A Tribute to Gary Cooper
(Originally written in 2001 to celebrate what would have been Gary Cooper’s 100th birthday.)
Without seeming to try very hard, Gary Cooper captured something in the American spirit that few others have equalled.
Perhaps only Jimmy Stewart and John Wayne can be placed in the same category — not as actors, but as men. And few other actors have appeared in five films in a row of the quality and variety of Meet John Doe (1941), Sergeant York (1941),Ball of Fire (1941), Pride of the Yankees (1942), and For Whom the Bell Tolls(1943). And for those who count such things, that’s three Best Actor Oscar nominations in a row, with one win.
The debate continues to rage over the question of Gary Cooper’s acting ability. Some feel he was one of the worst actors who ever lived, while others argue that his talent was such that he never really appeared to be acting when he was at his best. Whatever the truth may be, the fact is that the former silent movie extra and Western star was once the highest-paid person in America — not the highest-paid actor, but the highest-paid person — and he just missed being chosen by the AFI as one of the top ten classic actors in history, finishing at #11. So popular was he that when the studio wanted a new name for a fellow named Archie Leach, they just reversed Gary Cooper’s initials and came up with something that sounded similar: Cary Grant.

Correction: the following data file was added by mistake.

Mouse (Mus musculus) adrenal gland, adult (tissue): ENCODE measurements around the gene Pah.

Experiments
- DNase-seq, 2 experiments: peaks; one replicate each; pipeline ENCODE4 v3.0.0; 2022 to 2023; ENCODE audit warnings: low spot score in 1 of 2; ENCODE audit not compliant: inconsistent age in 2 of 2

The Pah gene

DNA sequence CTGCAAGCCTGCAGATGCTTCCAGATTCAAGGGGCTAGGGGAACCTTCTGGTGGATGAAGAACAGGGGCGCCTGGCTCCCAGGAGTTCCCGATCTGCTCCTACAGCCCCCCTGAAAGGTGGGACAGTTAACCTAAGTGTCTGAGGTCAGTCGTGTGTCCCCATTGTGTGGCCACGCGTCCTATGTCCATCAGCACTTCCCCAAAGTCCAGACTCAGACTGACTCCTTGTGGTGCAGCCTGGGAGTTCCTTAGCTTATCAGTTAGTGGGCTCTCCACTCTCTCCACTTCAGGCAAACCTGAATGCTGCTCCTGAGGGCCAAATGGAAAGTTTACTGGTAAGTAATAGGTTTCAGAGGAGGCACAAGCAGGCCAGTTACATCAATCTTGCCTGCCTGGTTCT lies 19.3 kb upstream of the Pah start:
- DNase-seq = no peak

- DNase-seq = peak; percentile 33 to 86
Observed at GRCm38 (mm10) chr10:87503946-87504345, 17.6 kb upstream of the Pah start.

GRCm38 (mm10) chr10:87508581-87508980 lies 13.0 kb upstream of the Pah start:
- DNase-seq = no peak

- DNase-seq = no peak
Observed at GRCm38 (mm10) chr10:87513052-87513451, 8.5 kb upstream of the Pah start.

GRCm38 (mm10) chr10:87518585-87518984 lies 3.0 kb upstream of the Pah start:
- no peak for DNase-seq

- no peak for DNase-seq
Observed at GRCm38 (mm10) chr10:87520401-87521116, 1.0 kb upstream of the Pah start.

On May 7, 2001, we celebrated what would have been Gary Cooper’s 100th birthday, had he not died of cancer at the age of 60, one month after receiving a special Oscar for his life’s work. Thanks to Julie Stowe for the use of her special 100th anniversary graphic, and to all the people whose work contributed to this four-part article, updated two years after it was originally written.
Part I: Introduction
Part II: Gary Cooper Tributes and Other Pages
Part III: Movie Reviews & Where to Find His Movies
Part IV: Photos, Art, and Posters